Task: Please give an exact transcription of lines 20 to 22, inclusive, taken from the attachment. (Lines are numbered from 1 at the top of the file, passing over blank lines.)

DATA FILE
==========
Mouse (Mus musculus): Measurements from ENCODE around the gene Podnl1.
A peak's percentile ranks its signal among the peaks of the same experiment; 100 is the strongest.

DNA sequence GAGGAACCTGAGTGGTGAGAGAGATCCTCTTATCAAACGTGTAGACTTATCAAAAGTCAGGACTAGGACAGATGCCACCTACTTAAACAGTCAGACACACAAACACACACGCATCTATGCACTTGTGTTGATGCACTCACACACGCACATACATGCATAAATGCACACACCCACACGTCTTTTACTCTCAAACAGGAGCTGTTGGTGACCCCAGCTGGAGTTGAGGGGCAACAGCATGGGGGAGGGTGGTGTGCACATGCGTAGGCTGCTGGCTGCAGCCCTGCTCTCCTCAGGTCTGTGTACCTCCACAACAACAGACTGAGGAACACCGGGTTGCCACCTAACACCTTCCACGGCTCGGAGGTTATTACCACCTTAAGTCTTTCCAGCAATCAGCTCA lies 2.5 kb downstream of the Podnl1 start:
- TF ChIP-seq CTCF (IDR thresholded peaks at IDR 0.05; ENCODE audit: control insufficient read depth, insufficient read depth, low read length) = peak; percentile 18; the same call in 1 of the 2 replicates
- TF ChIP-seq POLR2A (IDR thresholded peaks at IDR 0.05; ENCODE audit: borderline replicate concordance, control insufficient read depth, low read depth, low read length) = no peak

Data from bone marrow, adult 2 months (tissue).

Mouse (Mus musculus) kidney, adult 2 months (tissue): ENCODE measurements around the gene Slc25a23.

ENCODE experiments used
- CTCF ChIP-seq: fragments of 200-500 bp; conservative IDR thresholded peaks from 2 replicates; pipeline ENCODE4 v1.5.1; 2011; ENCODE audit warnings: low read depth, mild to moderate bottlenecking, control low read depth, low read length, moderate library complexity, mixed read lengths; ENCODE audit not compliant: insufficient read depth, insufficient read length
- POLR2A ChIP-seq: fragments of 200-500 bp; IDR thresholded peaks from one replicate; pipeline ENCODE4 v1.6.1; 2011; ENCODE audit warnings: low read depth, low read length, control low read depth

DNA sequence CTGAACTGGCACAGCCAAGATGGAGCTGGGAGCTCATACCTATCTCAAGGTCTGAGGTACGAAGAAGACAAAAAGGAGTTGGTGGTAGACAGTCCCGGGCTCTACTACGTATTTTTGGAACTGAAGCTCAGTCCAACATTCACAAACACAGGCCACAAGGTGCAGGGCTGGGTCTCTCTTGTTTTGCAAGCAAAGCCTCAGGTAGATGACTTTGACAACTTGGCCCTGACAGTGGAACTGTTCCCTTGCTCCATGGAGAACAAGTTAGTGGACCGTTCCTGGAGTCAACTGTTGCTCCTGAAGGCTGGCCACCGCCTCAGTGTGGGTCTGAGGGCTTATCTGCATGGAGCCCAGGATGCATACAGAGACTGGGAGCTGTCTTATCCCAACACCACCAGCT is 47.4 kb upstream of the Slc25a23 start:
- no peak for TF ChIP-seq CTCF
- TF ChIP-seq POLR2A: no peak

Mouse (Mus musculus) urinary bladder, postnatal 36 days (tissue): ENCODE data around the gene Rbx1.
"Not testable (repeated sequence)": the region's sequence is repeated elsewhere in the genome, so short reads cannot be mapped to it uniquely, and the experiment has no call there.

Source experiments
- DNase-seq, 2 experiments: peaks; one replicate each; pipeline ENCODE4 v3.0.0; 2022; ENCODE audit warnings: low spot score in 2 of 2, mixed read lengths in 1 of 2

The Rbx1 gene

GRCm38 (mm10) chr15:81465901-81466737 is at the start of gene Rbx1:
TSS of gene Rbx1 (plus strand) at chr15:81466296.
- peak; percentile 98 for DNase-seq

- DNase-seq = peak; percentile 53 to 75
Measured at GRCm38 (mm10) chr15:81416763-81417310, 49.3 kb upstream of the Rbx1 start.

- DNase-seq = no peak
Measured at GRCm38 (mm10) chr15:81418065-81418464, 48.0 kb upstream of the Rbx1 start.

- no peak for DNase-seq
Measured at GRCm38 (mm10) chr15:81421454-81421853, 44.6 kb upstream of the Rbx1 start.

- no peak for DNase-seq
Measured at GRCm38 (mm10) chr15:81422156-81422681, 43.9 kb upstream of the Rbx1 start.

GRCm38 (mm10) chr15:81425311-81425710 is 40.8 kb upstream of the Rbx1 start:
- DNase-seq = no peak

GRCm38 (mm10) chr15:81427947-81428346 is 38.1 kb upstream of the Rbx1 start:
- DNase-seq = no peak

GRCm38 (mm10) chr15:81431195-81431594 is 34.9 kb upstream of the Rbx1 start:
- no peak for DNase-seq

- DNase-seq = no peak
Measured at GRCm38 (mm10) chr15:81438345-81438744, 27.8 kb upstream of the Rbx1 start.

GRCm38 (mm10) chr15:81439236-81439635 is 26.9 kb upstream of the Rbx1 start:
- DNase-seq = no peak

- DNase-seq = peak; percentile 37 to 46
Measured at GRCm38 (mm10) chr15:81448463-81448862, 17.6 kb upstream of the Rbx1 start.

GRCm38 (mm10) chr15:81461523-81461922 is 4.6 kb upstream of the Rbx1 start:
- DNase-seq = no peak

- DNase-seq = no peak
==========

TSS of gene Rbx1 (plus strand) at chr15:81466296.
- peak; percentile 98 for DNase-seq

- DNase-seq = peak; percentile 53 to 75